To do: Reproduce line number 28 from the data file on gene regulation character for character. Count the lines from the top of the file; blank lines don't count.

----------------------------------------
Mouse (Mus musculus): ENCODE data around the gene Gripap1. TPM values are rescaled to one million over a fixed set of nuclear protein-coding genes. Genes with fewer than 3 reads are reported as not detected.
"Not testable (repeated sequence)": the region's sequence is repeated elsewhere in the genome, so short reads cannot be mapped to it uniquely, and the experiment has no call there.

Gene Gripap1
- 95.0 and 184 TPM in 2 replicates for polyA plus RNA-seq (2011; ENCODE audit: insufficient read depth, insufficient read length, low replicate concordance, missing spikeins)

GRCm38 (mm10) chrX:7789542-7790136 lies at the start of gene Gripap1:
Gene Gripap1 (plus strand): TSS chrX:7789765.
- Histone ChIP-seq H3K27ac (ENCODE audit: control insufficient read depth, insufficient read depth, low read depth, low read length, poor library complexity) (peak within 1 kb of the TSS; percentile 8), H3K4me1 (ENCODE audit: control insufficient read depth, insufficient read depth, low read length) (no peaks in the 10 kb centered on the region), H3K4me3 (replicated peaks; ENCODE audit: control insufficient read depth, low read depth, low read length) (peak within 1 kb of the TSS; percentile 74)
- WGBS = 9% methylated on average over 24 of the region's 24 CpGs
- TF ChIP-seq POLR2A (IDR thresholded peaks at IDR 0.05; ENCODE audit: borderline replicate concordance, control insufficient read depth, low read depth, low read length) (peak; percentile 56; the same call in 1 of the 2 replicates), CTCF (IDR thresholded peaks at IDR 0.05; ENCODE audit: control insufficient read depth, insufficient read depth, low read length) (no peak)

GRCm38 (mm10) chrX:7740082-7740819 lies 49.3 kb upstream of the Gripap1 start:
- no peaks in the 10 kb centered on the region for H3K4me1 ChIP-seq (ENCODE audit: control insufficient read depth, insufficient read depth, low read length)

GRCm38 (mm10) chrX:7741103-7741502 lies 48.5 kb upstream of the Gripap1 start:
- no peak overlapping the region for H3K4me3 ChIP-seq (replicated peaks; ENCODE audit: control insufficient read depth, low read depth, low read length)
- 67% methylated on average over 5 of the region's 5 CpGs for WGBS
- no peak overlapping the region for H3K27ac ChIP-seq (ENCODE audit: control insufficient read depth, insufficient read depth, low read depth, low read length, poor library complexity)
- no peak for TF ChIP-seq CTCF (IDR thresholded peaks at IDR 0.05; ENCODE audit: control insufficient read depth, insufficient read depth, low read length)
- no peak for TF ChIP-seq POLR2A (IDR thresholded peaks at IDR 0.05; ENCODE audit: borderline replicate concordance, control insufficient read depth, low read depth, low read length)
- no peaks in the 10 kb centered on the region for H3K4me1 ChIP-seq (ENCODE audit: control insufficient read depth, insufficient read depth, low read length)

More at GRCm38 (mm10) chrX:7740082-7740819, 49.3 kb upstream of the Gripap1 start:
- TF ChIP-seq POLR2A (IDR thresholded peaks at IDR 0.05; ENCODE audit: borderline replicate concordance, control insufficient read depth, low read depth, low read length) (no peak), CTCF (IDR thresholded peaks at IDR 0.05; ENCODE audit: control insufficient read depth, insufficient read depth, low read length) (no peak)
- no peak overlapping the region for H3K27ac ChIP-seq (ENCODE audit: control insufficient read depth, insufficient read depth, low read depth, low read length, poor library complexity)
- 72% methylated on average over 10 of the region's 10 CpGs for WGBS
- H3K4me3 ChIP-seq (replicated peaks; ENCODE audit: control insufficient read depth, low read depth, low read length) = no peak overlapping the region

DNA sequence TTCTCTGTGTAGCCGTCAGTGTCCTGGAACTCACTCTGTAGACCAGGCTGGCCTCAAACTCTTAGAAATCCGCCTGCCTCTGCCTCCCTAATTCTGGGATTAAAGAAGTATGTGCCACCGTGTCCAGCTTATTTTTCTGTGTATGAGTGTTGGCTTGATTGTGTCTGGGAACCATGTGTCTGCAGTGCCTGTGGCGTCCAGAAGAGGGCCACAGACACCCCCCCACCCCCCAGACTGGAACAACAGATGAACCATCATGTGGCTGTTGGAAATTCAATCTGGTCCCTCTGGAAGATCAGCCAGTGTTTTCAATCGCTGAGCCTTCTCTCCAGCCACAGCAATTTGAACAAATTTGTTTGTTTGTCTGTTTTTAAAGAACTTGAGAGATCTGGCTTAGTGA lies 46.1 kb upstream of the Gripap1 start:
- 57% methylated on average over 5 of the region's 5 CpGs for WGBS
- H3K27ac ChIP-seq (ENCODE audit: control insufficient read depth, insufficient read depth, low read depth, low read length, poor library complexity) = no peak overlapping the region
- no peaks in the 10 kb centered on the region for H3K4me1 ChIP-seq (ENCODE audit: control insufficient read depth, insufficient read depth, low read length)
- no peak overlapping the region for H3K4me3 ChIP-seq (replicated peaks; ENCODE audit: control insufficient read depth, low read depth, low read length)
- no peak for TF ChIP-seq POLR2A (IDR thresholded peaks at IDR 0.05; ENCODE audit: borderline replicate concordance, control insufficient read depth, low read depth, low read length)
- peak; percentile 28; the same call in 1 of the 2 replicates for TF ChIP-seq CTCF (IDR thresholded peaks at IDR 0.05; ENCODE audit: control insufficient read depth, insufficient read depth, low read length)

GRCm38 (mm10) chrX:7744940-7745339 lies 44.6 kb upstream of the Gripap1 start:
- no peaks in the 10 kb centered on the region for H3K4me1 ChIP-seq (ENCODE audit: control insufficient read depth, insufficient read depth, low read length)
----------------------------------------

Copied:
- no peak overlapping the region for H3K4me3 ChIP-seq (replicated peaks; ENCODE audit: control insufficient read depth, low read depth, low read length)